YouTube Moderator on Obama Interview: Any Group Has a "Chance to Be Heard"

Moments after the YouTube interview with President Obama wrapped, CBS News chief White House correspondent Chip Reid turned the tables on moderator Steve Grove, YouTube's head of news and politics.

In the White House press briefing room, Grove told CBS News, "It wasn't really me interviewing the president. It was the 140,000 people who submitted questions online and the millions of folks who voted."

The White House did not have a say on what questions Grove would ask the president, though YouTube and the White House did earlier discuss what topics the website would solicit questions for. These topics were based on what the president would mention and highlight in his State of the Union address.

YouTube and the White House collectively decided on a post-State of the Union interview to capitalize on people's interest in politics.

Ten times more questions were submitted this year than in 2009, though the legalization of marijuana and the president's drug policy still dominated YouTube viewers' interest.

"Any group that has an issue they care about can mobilize around it and in a forum like this, have a chance to be heard," Grove said.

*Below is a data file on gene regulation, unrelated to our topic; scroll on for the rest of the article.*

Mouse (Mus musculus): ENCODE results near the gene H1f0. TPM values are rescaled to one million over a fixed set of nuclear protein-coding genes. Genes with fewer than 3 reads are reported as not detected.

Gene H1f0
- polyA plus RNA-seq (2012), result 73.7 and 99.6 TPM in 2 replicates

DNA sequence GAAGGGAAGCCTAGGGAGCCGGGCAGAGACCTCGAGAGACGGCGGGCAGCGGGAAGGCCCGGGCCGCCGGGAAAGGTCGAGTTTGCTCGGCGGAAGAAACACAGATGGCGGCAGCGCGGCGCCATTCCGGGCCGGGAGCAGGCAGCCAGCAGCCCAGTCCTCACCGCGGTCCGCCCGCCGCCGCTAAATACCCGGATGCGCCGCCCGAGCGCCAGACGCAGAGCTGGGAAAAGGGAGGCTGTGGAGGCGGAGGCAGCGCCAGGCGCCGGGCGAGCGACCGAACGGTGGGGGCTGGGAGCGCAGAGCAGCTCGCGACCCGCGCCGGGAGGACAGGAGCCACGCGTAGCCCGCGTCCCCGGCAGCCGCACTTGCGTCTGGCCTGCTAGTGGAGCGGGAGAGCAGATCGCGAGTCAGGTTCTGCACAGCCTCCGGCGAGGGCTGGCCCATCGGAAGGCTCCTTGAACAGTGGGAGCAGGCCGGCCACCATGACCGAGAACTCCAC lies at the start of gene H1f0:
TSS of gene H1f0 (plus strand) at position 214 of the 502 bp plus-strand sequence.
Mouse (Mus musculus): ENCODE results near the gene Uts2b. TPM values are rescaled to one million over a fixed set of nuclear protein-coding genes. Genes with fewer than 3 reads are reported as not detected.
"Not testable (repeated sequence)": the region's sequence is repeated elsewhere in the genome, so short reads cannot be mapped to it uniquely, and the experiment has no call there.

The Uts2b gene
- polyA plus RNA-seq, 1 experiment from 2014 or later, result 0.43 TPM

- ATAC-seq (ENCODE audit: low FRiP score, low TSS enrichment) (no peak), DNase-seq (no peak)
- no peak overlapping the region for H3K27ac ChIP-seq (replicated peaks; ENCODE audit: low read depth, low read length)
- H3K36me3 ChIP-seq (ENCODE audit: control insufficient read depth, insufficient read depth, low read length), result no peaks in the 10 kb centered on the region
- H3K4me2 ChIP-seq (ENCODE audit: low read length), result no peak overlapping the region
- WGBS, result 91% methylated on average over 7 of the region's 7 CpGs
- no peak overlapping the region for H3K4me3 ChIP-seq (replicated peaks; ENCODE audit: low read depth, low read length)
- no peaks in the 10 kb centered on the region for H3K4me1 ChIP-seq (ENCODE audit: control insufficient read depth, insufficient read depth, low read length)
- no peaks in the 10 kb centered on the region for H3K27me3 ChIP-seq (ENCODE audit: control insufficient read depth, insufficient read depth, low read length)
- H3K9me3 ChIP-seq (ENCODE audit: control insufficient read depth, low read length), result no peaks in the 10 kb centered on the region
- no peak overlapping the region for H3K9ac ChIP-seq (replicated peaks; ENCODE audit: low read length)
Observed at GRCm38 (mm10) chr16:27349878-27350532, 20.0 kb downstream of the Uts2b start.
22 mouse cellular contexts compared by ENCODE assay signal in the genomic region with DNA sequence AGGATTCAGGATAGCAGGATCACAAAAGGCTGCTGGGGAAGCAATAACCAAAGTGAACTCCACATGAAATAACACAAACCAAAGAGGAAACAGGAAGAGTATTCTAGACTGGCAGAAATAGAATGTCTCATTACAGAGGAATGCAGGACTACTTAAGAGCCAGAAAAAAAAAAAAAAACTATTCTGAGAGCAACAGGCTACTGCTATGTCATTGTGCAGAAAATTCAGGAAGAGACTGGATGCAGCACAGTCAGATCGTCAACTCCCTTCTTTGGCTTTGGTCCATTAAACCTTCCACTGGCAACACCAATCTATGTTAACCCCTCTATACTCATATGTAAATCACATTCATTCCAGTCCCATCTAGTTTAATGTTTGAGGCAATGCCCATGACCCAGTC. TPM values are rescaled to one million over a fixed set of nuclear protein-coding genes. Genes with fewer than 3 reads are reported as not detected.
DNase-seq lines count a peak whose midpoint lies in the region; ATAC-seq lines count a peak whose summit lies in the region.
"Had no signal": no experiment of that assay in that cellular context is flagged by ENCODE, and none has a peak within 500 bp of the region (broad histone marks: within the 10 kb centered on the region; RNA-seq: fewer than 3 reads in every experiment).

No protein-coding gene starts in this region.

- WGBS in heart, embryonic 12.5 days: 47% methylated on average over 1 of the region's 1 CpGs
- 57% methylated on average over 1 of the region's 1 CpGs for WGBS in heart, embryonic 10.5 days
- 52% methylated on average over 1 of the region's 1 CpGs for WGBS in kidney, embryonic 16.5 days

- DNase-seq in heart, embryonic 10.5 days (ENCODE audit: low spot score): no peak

Though drug policy was not one of the topics YouTube asked people to submit questions on, 198 of the 200 top videos were reportedly on marijuana. "Legalization has become a more relevant discussion policymakers are having," Grove said.

He posed one question on the topic to the president, which Grove said he thought Mr. Obama took "pretty seriously."

"If we don't, we're not really being faithful to the system of this interview, which is submit your question, vote on it and we'll bring it to the president," he said.

A topic Grove characterized as "deadly serious" is the unrest in Egypt and the stifling of social media in certain regions. "I think the president was very clear [today] that he thinks that that's not the way government should treat the Internet."

"There's a tremendous power shift," Grove said. "Regular citizens with cell phone cameras in the streets of their countries are documenting civic unrest, many times in places where traditional media cannot get and broadcasting it to the world with a free YouTube account."

It's a trend the White House is embracing. Also this week, Vice President Joe Biden, Secretary of Education Arne Duncan and Secretary of Health and Human Services Kathleen Sebelius also have interviews scheduled with non-traditional digital media outlets.

As for the president, Grove said, "I sense he really liked the chance to speak directly to the American people. I'm there just clicking the mouse to make sure the questions get in front of him."

Christine Delargy is an associate producer for CBSNews.com. You can read more of her posts here. You can also follow her on Twitter here: http://www.twitter.com/cbswashunplug.

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